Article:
A Coming-To-America-To-Make-A-Better-Life-for-Oneself-Story: A GOOD AMERICAN by Alex George

I love immigrants-in-search-of-a-new-life stories! This one by Alex George, published in 2012 begins in 1904 and narrates the story of three generations (generational, family stories being another of my favorites) and tells the sweep-you-away love story of Frederick and Jette. Young lovers, they discover that Jette is pregnant and must flee the wrath and disappointment of her mother and family and make a married life for themselves in America. They intend to live in New York, but only have enough passage money to book for New Orleans, and through mishaps and misunderstandings in communication, end up starting their new life in Beatrice, Missouri, a fictional town in a very real county in Missouri.

The story is narrated by their grandson, James. Near the end of the book, James uncovers a family secret that rocks his world and reveals his true identity. It is a “sweeping” story that explores a love of music ranging from Puccini to Barbershop quartets, so popular in America in the 1900’s. It deals with family expectations and the consequences when one does not live up to them, expressed throughout three generations.

There are many memorable characters, of whom Jette was my favorite, both as a young spunky girl and as an old, strong matriarch of an impressive family. In A Good American, “Each new generation discovers what it means to be an American,” and each generation strives to be what Frederick  adopted as his major life’s goal, to be a good American.

TUESDAY TEASER

This meme was originated/hosted by the Purple Booker, and first came to my attention as I followed my good blogging friend on Brainfluff.  Both are blogs worth checking out. LET’S GET SOME PARTICIPATION HERE!

Find a couple sentences from what you are currently reading to tease others into wanting to read the same book.  Scroll down and in the comments/reply box type in the “teaser”, being sure to give the book and the author as well.  Please no surprise endings or “spoilers.”

Here is mine for this week:

From The Address by Fiona Davis, a second time novelist, lifelong journalist and friend whose debut novel was The Dollhouse a mystery about the Barbizon hotel in New Work. (see previous review/type the title into the blog search box). This second novel is set at The Dakota, the building where John Lennon of the Beatles was shot.  Both novels alternate chapters from the New York buildings’ pasts with current or recent scenes where one of the characters discovers and writes about a mystery in the buildings’ pasts.  Both novels are well researched and are fascinating reads that will keep you turning pages.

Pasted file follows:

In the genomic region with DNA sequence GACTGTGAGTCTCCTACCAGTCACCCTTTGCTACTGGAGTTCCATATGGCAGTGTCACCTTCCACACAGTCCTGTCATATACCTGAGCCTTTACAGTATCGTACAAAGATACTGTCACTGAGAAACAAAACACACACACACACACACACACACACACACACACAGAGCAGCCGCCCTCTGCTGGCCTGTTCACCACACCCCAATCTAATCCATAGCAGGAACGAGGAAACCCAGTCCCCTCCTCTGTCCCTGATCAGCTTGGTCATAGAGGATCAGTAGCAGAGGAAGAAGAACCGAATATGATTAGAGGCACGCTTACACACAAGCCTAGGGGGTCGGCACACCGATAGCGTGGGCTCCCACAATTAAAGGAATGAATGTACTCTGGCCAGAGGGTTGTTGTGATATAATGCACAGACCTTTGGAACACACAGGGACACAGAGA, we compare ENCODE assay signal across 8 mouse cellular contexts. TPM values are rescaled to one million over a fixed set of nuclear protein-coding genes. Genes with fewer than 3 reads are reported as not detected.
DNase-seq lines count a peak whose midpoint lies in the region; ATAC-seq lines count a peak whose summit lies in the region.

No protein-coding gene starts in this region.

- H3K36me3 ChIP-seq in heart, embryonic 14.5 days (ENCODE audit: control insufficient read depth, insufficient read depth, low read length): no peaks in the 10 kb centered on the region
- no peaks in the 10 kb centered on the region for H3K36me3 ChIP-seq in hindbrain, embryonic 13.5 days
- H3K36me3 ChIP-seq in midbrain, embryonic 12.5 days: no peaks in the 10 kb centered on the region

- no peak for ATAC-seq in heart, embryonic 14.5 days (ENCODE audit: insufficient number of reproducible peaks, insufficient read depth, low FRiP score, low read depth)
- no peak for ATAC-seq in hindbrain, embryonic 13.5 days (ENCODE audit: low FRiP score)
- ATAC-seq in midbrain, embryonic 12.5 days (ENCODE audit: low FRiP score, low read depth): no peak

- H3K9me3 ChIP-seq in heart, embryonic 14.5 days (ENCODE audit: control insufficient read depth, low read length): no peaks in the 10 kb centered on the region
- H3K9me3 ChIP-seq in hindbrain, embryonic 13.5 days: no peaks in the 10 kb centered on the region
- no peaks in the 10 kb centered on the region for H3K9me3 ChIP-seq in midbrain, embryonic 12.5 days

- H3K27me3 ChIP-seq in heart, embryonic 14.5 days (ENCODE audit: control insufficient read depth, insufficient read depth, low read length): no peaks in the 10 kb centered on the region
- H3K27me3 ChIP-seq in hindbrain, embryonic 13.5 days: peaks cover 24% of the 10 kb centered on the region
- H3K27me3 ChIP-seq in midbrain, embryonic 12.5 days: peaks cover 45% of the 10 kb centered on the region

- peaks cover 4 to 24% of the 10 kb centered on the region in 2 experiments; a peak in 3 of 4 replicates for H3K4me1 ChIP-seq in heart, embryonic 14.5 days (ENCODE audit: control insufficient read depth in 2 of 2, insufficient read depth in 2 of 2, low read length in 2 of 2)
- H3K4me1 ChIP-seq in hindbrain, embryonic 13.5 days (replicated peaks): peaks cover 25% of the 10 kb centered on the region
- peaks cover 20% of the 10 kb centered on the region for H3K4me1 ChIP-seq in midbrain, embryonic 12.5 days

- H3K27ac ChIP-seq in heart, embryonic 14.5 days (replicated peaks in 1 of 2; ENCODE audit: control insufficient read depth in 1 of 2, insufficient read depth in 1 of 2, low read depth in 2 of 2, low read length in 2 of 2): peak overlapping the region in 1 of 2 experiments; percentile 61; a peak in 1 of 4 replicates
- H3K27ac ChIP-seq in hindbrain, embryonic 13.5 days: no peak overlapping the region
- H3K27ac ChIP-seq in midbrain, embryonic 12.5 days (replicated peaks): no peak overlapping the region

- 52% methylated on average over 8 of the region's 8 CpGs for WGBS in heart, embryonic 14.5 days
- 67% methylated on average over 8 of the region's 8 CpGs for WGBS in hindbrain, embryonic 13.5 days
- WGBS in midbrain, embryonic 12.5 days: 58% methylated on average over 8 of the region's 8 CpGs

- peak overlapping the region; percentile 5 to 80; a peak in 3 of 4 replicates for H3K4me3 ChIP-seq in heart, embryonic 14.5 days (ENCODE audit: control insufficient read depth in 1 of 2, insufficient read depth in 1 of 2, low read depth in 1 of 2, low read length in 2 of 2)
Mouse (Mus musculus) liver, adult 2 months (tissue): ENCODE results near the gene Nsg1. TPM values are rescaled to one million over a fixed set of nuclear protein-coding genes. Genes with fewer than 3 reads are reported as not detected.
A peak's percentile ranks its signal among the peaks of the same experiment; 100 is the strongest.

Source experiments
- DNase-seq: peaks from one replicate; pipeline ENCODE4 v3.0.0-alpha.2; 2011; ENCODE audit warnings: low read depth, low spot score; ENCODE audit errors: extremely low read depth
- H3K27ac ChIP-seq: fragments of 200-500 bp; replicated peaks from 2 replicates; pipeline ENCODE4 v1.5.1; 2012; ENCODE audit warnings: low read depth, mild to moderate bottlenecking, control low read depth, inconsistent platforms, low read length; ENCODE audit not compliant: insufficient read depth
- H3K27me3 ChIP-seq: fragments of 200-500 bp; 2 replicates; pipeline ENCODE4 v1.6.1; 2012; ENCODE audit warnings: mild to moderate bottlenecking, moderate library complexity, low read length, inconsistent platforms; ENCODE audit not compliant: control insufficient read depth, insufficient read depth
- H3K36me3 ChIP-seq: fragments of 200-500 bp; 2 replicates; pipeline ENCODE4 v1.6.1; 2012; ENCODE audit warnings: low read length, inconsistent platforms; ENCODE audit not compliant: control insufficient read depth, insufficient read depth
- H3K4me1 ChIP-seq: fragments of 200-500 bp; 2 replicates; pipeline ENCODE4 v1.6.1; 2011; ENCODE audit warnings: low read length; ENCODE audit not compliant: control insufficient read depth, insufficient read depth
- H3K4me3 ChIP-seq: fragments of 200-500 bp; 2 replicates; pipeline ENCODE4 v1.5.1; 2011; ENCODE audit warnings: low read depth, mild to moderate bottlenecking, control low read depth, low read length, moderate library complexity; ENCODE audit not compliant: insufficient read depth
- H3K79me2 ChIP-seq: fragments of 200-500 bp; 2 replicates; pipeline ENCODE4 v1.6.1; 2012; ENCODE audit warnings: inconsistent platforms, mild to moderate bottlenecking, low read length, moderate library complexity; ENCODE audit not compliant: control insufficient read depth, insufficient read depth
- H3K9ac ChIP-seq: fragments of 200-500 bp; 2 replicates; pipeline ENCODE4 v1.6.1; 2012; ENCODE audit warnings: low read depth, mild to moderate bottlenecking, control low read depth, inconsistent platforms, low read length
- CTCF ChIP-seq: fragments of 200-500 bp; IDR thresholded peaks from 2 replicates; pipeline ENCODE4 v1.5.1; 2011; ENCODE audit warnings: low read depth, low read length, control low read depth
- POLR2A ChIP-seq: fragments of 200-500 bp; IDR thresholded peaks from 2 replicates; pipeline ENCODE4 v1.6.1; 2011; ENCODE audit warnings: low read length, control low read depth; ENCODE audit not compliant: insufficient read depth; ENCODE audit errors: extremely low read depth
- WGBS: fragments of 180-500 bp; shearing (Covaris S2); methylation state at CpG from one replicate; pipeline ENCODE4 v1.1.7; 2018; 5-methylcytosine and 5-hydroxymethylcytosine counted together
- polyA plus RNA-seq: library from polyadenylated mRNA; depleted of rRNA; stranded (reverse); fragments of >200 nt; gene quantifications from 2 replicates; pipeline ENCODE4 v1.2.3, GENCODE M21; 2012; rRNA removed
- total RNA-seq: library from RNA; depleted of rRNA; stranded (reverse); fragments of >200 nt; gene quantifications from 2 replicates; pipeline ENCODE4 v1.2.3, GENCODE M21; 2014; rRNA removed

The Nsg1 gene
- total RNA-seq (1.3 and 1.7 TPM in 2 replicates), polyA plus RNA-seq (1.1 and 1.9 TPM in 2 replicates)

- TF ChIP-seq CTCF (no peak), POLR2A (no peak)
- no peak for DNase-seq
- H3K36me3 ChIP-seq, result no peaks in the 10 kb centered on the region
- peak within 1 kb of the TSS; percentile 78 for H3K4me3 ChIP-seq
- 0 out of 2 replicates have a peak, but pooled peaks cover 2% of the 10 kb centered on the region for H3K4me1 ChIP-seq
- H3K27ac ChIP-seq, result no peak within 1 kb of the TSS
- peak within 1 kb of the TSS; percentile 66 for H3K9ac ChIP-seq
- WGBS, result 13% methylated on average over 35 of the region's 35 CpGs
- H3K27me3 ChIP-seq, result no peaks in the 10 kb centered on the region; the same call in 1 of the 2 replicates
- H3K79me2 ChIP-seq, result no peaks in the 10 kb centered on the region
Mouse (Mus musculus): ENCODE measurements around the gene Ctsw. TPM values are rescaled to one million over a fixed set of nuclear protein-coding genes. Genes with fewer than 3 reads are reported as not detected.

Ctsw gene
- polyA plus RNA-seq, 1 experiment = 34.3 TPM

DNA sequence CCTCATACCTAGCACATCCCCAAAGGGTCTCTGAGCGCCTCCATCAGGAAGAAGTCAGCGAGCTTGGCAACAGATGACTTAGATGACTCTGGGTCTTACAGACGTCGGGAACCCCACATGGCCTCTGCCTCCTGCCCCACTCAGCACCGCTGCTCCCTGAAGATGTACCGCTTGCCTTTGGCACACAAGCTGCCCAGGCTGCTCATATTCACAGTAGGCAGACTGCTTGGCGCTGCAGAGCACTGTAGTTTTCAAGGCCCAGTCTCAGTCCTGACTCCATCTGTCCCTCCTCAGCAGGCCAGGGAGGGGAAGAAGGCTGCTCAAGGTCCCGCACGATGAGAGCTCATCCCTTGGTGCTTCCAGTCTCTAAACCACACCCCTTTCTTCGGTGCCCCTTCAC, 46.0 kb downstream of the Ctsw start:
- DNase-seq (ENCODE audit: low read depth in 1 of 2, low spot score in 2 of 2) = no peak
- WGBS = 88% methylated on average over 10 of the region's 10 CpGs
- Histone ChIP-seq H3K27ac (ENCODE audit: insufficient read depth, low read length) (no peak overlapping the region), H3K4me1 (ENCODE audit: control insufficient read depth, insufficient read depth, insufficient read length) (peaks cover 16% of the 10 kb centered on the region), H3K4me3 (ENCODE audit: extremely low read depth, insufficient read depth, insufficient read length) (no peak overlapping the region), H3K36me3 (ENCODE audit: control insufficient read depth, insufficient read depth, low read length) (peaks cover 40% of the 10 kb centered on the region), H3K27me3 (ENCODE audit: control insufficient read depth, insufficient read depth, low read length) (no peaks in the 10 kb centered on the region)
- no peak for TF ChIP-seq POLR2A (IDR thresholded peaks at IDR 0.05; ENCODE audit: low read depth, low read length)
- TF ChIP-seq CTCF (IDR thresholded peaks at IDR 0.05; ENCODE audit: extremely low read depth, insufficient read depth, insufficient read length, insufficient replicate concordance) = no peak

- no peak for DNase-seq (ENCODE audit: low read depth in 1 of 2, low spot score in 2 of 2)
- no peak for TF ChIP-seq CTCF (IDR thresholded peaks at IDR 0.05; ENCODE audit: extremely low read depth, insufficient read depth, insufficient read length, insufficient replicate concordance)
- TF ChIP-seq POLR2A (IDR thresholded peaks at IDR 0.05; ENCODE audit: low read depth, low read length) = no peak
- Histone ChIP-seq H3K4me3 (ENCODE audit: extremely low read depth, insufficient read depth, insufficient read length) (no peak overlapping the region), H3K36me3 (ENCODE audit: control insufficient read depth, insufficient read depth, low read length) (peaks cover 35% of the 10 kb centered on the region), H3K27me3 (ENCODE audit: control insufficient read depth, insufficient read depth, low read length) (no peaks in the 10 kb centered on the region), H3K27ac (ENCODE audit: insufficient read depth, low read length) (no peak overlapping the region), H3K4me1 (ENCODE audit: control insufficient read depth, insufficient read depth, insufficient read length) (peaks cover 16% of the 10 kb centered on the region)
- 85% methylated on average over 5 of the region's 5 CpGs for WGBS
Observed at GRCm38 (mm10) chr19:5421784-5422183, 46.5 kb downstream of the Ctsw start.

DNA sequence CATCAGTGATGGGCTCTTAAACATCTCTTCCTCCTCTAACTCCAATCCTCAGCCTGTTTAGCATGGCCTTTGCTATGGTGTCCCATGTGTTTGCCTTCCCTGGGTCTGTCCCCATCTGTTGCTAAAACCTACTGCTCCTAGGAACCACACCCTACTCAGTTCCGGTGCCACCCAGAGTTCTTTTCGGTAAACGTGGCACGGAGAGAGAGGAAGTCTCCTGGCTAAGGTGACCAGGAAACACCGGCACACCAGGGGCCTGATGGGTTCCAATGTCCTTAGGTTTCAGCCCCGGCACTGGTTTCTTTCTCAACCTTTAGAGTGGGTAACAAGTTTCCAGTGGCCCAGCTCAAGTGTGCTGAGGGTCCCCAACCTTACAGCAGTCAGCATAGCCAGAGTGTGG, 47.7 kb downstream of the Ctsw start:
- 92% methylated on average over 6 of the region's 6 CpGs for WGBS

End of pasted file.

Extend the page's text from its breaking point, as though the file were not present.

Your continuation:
It comes out August first this year, and I have a signed, advance copy brought to me by good friend and fellow blogger, Debbie Nance of Readerbuzz.

Teaser: Two cousins, one who has recently lost her job, meet at the Cafe Luxembourg in New York. Bailey, the one just fired is meeting Melinda, the “successful,” beautiful, talented cousin.

“…Melinda wasn’t here yet, so Bailey took a booth seat where she had a good view of the door. It wasn’t long before Melinda swept in wearing a jump suit with enormous shoulder pads, her blonde hair in perfect swirls down her back, as if she walked in a bubble that protected her from the humidity…she threw the Barney’s bag she was carrying on the floor and held out her arms.”

“Cousin!” [Here was Melinda, Bailey’s] “last hope.”

Please feel free to tease me into adding yet another book to my TBR list and shelf!

 

 

SETTING FREE THE KITES by Alex George: A Review

This 2017 novel, available in large print at the Alvin Public Library, was an “impulse pick up” displayed at the library much like the impulse buys at the grocery store. My biggest compliment to the author is that the characterization (which I read for, more than plot) was outstanding. The story was set in Haverford, Maine and begins in 1976 when the narrator , Robert Carter, was attending Longfellow Middle School.

Like most middle schools, Longfellow had its bullies, specifically Hollis Calhoun, whose main purpose in life was to make Robert’s life miserable. Enter on the scene, the “new boy,” Nathan Tilly, who although small in stature, confronts Hollis and rescues Robert.  From there, a friendship is formed that supersedes Robert’s older brother’s disability and Nathan’s loss of his father shortly after moving to town. Robert’s part in this terrible accident, leaving Faye, Nathan’s mother unhinged and unhappy, is the complexity of plot and human emotion that evolves as the novel progresses. Robert is Nathan/Gatsby’s, Nick/ the narrator, as we meet the true main character, Nathan, who is described by critics as “confident, fearless,impetetous–and fascinated by kites and flying” with a “boundless capacity for optimism.”  Yes, the novel is filled with tragedies–some small, some huge–but the indomitable ability of human nature to “cope” comes through loud and clearly.

The book deals with “truths about family, desire and revenge”. Surprises come every time the reader “turns a corner.” Many are hilarious; others are sad, and some cause warm and fuzzy feelings on the part of the reader. Kites has a satisfying ending, the dialog is spot-on, and the entire book is laugh-out-loud funny.  I read it in a day and a half. I couldn’t put it down.